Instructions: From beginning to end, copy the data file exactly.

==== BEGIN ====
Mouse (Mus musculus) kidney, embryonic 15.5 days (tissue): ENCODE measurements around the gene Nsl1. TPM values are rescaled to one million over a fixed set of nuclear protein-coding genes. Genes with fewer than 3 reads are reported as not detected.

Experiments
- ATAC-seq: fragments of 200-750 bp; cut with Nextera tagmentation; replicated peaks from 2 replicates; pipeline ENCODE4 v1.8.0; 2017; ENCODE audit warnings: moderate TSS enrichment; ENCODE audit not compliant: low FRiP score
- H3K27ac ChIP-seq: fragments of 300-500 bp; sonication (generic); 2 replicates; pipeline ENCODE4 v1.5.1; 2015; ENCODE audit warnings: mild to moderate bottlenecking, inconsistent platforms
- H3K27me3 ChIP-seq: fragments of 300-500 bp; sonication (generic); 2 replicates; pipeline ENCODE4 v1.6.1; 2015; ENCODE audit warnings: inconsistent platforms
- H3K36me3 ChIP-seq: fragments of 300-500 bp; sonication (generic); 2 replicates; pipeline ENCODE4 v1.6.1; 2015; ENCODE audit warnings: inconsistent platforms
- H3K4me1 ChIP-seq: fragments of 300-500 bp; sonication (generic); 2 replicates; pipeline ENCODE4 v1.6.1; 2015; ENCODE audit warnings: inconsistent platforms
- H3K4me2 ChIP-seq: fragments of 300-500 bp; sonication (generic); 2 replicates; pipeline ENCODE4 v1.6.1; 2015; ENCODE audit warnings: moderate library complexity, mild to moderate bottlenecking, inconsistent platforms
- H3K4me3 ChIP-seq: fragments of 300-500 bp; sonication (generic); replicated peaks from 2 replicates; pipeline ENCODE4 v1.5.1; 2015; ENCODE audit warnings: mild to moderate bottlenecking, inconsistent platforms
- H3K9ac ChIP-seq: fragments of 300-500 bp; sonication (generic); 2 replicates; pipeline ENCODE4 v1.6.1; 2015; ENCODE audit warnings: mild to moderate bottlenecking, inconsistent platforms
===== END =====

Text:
Mouse (Mus musculus) kidney, embryonic 15.5 days (tissue): ENCODE measurements around the gene Nsl1. TPM values are rescaled to one million over a fixed set of nuclear protein-coding genes. Genes with fewer than 3 reads are reported as not detected.

Experiments
- ATAC-seq: fragments of 200-750 bp; cut with Nextera tagmentation; replicated peaks from 2 replicates; pipeline ENCODE4 v1.8.0; 2017; ENCODE audit warnings: moderate TSS enrichment; ENCODE audit not compliant: low FRiP score
- H3K27ac ChIP-seq: fragments of 300-500 bp; sonication (generic); 2 replicates; pipeline ENCODE4 v1.5.1; 2015; ENCODE audit warnings: mild to moderate bottlenecking, inconsistent platforms
- H3K27me3 ChIP-seq: fragments of 300-500 bp; sonication (generic); 2 replicates; pipeline ENCODE4 v1.6.1; 2015; ENCODE audit warnings: inconsistent platforms
- H3K36me3 ChIP-seq: fragments of 300-500 bp; sonication (generic); 2 replicates; pipeline ENCODE4 v1.6.1; 2015; ENCODE audit warnings: inconsistent platforms
- H3K4me1 ChIP-seq: fragments of 300-500 bp; sonication (generic); 2 replicates; pipeline ENCODE4 v1.6.1; 2015; ENCODE audit warnings: inconsistent platforms
- H3K4me2 ChIP-seq: fragments of 300-500 bp; sonication (generic); 2 replicates; pipeline ENCODE4 v1.6.1; 2015; ENCODE audit warnings: moderate library complexity, mild to moderate bottlenecking, inconsistent platforms
- H3K4me3 ChIP-seq: fragments of 300-500 bp; sonication (generic); replicated peaks from 2 replicates; pipeline ENCODE4 v1.5.1; 2015; ENCODE audit warnings: mild to moderate bottlenecking, inconsistent platforms
- H3K9ac ChIP-seq: fragments of 300-500 bp; sonication (generic); 2 replicates; pipeline ENCODE4 v1.6.1; 2015; ENCODE audit warnings: mild to moderate bottlenecking, inconsistent platforms